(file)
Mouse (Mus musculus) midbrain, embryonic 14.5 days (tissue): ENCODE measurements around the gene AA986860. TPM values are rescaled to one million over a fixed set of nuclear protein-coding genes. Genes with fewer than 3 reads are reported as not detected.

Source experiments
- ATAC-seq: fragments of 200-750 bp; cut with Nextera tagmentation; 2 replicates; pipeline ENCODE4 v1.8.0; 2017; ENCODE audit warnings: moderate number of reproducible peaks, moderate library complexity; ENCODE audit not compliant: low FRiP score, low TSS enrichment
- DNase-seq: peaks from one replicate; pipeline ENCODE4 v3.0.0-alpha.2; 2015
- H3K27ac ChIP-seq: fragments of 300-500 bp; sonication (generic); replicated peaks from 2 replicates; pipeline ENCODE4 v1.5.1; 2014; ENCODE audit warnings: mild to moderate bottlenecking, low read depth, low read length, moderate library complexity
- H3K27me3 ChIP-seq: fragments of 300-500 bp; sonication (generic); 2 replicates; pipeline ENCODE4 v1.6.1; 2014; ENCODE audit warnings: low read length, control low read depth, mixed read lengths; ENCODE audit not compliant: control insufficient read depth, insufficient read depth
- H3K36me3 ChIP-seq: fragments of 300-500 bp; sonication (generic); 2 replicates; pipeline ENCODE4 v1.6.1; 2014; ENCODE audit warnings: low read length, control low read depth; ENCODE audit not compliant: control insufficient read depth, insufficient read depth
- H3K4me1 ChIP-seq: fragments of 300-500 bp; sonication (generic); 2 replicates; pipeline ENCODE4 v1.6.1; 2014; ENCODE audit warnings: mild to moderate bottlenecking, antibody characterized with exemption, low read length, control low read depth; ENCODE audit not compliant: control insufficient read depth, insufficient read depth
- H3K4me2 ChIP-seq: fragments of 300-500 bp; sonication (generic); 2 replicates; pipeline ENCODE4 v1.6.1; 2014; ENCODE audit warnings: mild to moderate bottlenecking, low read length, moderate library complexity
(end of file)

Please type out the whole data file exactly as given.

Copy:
Mouse (Mus musculus) midbrain, embryonic 14.5 days (tissue): ENCODE measurements around the gene AA986860. TPM values are rescaled to one million over a fixed set of nuclear protein-coding genes. Genes with fewer than 3 reads are reported as not detected.

Source experiments
- ATAC-seq: fragments of 200-750 bp; cut with Nextera tagmentation; 2 replicates; pipeline ENCODE4 v1.8.0; 2017; ENCODE audit warnings: moderate number of reproducible peaks, moderate library complexity; ENCODE audit not compliant: low FRiP score, low TSS enrichment
- DNase-seq: peaks from one replicate; pipeline ENCODE4 v3.0.0-alpha.2; 2015
- H3K27ac ChIP-seq: fragments of 300-500 bp; sonication (generic); replicated peaks from 2 replicates; pipeline ENCODE4 v1.5.1; 2014; ENCODE audit warnings: mild to moderate bottlenecking, low read depth, low read length, moderate library complexity
- H3K27me3 ChIP-seq: fragments of 300-500 bp; sonication (generic); 2 replicates; pipeline ENCODE4 v1.6.1; 2014; ENCODE audit warnings: low read length, control low read depth, mixed read lengths; ENCODE audit not compliant: control insufficient read depth, insufficient read depth
- H3K36me3 ChIP-seq: fragments of 300-500 bp; sonication (generic); 2 replicates; pipeline ENCODE4 v1.6.1; 2014; ENCODE audit warnings: low read length, control low read depth; ENCODE audit not compliant: control insufficient read depth, insufficient read depth
- H3K4me1 ChIP-seq: fragments of 300-500 bp; sonication (generic); 2 replicates; pipeline ENCODE4 v1.6.1; 2014; ENCODE audit warnings: mild to moderate bottlenecking, antibody characterized with exemption, low read length, control low read depth; ENCODE audit not compliant: control insufficient read depth, insufficient read depth
- H3K4me2 ChIP-seq: fragments of 300-500 bp; sonication (generic); 2 replicates; pipeline ENCODE4 v1.6.1; 2014; ENCODE audit warnings: mild to moderate bottlenecking, low read length, moderate library complexity